I must be bored so I found the latest data and made a spreadsheet to calculate mortality by state. Nothing scientific about my findings at all but perhaps a glimpse at things to come. For mortality I just divided total deaths by total cases. Without doing any weighting by state population, my guess is that the current mortality as I define it is around 1.6%. Big states - CA:2.0%, FL:1.4%, TX:1.3%, NY:1.3%. Of course it only includes people who have tested positive so we would have to estimate the number of people who get it and never get tested. I have know idea how to estimate that number. Also a time delay factor could make this 1.6% number total garbage.
From what I can glean from the CDC website, it looks like the regular old influenza has a death rate of around 0.13% for those that actually contract the virus. For CV, the ratio of untested:tested contractions is the big unknown - if it's 10:1 then this thing is slightly more deadly than the flu. If it's 2:1 then it's going to kill ~200,000 people worst case - this of course assumes no social distancing, etc. The biggest problem seems to be the high rate of contagion; this overwhelms hospitals and worsens the overall outcome.
What amazes me is the cases versus deaths from the NYC area:
How can Westchester have just one death? It can't be due to timing factors as it had cases right at the start of the outbreak. Is it due to wealth and better lifestyle choices? Seems that even that wouldn't explain away the absurd variance.
Curious to hear your thoughts. If anyone wants the spreadsheet I used to come up with this then PM me.
[Full disclosure - I'm an engineer and not a statistician or pandemic specialist so go easy on the floggings.]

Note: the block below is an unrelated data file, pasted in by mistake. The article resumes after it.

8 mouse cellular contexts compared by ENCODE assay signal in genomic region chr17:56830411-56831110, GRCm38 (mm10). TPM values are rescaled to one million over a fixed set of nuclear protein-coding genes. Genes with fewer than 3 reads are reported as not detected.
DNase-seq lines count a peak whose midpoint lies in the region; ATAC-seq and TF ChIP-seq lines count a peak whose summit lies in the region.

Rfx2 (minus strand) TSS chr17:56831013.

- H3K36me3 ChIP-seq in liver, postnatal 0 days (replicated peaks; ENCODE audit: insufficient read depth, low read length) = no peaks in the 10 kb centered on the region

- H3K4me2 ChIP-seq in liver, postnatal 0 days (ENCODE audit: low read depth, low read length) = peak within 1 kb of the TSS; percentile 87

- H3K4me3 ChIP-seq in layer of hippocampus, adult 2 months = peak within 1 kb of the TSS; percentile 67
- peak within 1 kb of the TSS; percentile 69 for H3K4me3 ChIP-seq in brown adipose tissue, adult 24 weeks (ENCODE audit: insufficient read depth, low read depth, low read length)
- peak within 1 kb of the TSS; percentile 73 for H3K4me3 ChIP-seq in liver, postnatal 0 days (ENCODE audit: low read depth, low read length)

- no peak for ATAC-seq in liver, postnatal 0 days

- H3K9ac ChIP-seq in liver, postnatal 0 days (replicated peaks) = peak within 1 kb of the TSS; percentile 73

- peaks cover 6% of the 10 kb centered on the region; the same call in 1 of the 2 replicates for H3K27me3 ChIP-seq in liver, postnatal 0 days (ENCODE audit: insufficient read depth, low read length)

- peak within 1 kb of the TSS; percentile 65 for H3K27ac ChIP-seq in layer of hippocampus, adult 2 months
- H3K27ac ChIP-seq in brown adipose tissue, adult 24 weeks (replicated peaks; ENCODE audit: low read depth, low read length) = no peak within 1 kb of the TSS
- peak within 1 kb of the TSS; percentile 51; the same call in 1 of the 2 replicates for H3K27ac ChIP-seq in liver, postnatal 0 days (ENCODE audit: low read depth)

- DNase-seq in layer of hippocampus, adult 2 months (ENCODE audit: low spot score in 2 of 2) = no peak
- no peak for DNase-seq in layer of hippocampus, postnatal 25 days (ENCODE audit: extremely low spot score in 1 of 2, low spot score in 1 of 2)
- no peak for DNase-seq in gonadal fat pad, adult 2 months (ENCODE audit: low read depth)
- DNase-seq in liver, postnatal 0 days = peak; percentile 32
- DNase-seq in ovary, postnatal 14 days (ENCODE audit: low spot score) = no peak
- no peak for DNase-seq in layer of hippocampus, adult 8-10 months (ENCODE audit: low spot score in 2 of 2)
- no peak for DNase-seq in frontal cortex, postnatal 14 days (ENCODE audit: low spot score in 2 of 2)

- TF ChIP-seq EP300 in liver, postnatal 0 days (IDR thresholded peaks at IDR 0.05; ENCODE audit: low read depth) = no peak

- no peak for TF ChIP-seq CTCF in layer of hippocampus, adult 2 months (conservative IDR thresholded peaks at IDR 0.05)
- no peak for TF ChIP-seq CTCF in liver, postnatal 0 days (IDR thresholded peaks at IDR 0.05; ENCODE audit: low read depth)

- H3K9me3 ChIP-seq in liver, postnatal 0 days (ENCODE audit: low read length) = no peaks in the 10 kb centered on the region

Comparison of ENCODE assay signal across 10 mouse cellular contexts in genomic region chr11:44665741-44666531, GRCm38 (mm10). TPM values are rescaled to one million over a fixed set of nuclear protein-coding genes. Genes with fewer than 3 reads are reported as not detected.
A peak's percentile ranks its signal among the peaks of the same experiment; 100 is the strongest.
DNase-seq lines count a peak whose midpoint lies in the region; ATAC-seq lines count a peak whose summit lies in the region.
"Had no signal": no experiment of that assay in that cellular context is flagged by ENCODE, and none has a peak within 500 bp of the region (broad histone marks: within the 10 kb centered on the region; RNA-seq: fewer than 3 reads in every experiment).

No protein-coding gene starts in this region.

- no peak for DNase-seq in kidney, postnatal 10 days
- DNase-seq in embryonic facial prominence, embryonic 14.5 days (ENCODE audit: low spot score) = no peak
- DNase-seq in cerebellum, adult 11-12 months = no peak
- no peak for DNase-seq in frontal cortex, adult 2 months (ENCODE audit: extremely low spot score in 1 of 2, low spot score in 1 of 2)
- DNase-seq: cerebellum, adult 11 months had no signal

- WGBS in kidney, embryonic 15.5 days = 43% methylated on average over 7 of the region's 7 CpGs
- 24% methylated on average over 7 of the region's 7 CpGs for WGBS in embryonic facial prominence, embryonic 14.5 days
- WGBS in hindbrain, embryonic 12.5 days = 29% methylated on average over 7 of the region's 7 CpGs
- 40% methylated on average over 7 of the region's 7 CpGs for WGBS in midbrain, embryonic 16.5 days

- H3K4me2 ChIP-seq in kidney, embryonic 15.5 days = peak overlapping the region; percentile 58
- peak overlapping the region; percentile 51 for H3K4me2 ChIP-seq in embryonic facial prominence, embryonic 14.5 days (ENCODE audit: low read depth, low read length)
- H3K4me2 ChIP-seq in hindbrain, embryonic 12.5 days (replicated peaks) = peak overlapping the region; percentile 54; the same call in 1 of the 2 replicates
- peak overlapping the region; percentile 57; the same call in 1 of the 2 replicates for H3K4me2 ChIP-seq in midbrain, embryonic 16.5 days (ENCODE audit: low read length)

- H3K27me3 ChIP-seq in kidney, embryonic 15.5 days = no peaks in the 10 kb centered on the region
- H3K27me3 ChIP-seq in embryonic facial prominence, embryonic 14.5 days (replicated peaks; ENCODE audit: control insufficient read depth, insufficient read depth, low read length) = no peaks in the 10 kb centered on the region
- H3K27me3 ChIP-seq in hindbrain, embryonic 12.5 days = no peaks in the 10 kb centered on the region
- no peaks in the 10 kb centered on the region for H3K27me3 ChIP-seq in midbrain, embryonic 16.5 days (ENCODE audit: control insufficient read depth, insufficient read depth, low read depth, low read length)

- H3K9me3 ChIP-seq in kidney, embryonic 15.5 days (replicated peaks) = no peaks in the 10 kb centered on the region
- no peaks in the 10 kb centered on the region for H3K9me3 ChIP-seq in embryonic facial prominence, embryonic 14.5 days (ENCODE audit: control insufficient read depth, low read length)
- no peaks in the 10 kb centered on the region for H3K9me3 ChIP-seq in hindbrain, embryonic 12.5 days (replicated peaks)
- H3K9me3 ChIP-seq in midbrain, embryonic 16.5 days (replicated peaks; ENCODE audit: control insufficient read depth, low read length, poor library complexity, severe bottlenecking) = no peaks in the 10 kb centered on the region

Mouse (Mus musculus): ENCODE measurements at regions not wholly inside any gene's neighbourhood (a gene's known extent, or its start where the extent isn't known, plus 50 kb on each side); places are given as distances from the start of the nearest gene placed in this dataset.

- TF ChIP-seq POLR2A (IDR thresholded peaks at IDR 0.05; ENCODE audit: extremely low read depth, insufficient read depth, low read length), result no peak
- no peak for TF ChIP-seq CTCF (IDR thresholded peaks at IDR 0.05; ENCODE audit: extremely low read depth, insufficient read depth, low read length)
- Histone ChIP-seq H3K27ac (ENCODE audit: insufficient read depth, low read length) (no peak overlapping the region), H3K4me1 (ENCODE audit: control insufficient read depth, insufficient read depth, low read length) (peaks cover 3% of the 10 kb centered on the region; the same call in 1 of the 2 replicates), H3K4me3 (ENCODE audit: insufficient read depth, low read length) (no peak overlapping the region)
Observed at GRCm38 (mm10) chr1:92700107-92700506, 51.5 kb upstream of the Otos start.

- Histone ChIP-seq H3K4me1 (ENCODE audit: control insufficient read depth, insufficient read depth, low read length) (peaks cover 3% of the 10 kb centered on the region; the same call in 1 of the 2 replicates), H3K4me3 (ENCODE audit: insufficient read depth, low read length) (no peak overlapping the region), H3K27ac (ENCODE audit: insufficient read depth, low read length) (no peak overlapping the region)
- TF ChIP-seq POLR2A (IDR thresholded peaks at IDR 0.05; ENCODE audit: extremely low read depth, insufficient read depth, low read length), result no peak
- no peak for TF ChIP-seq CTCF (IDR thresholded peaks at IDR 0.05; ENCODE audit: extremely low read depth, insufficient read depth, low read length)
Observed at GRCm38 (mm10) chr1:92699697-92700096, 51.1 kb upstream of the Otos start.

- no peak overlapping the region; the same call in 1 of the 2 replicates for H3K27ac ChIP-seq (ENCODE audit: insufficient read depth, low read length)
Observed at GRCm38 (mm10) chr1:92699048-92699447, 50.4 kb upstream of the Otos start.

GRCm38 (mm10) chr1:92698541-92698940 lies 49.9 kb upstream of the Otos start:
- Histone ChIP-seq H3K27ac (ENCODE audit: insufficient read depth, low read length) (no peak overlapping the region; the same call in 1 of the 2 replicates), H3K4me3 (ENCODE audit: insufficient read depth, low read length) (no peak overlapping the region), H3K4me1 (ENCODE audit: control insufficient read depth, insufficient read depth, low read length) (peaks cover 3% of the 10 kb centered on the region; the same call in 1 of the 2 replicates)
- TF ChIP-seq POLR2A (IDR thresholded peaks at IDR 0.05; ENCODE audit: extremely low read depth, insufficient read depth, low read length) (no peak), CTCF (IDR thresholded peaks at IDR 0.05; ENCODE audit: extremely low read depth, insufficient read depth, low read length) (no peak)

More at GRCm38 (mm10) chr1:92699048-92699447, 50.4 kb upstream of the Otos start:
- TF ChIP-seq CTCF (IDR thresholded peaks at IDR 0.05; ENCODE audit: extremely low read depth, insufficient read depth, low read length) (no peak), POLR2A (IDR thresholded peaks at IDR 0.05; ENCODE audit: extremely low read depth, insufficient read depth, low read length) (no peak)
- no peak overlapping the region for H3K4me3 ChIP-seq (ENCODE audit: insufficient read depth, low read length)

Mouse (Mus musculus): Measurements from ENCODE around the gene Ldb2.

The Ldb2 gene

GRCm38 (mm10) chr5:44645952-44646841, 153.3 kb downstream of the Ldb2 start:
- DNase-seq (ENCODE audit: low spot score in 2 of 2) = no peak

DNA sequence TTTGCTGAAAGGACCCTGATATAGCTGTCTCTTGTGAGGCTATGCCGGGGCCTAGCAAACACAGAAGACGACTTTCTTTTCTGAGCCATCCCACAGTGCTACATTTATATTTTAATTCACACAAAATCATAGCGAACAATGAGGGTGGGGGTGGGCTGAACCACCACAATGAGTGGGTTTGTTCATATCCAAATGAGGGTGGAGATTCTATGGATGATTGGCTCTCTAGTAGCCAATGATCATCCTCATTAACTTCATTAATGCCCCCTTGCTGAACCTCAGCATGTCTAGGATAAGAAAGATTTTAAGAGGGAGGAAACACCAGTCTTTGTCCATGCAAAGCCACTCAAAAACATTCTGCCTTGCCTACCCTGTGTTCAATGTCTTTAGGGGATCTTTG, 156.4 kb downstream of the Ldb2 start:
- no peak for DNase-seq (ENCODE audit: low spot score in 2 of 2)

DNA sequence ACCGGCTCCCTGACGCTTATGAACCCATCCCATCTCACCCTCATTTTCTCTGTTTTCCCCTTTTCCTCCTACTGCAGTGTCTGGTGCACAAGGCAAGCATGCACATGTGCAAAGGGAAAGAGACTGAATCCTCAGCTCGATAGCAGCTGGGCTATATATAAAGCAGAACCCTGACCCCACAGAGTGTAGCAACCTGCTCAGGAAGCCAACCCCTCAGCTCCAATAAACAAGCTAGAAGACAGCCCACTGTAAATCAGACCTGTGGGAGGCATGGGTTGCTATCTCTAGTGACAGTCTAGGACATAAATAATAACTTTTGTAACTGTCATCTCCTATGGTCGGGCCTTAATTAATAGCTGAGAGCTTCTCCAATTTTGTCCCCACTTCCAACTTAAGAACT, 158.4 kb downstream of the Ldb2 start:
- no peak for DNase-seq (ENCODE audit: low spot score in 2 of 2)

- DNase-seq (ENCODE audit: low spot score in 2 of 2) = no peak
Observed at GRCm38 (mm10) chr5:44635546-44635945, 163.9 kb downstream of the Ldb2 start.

You’re doing about as good a job as my brother who is in finance. The problem is that you have no idea if the total number of infected is even close to accurate. There aren’t enough tests yet and the parameters for getting one seem to vary based on jurisdiction, time and individual care givers understanding of the rules. This is what people mean by “not knowing the denominator”. Bad data = bad analysis
I keep going through this with my bother, the nurse. He’s convinced, and probably right, that the lack of testing is causing the current fatality rate to be overstated. Once widespread testing is done I don’t doubt that the fatality rate for COVID-19 will be similar to Influenza. The concern I see is with the transmission rate (Ro), which appears to be much higher than for Influenza. The exponential growth on this thing has been frightening, with cases (and deaths) doubling every 3 to 4 days. Unchecked that would lead to massive numbers, hence the need for social distancing.
. The concern I see is with the transmission rate (Ro), which appears to be much higher than for Influenza. .
As Brownski says, it's very difficult (even for statistical geniuses) to run numbers with incomplete data.
And if you're talking to a "it's the same as the flu" person and they don't mention the difference in transmission rates or the fact that it's a "novel" virus (that we don't appear to be prepared for) rather than a seasonal virus (which we have systems in place to deal with), it's likely that that person either doesn't pay very much attention to the news or has an agenda.
Thanks to all for you responses - all good points. I understand the denominator problem and was trying to do some "back of the napkin" estimates to put some boundaries around the denominator. Without more complete all you can do is estimate and plan accordingly.
I think I just heard that parts of northern Italy are reporting a 9% mortality rate. That’s pretty alarming but it begs the same questions. Is it a testing issue skewing the statistics or an overwhelmed healthcare system that is no longer able to care for patients that otherwise might recover. Or it could be the media jumping on the most dire reports, regardless of credibility, to keep people glued to the tube. Certainly the raw numbers coming out of Italy are just horrible. It’s hard to determine what they mean for us but the people there are really suffering.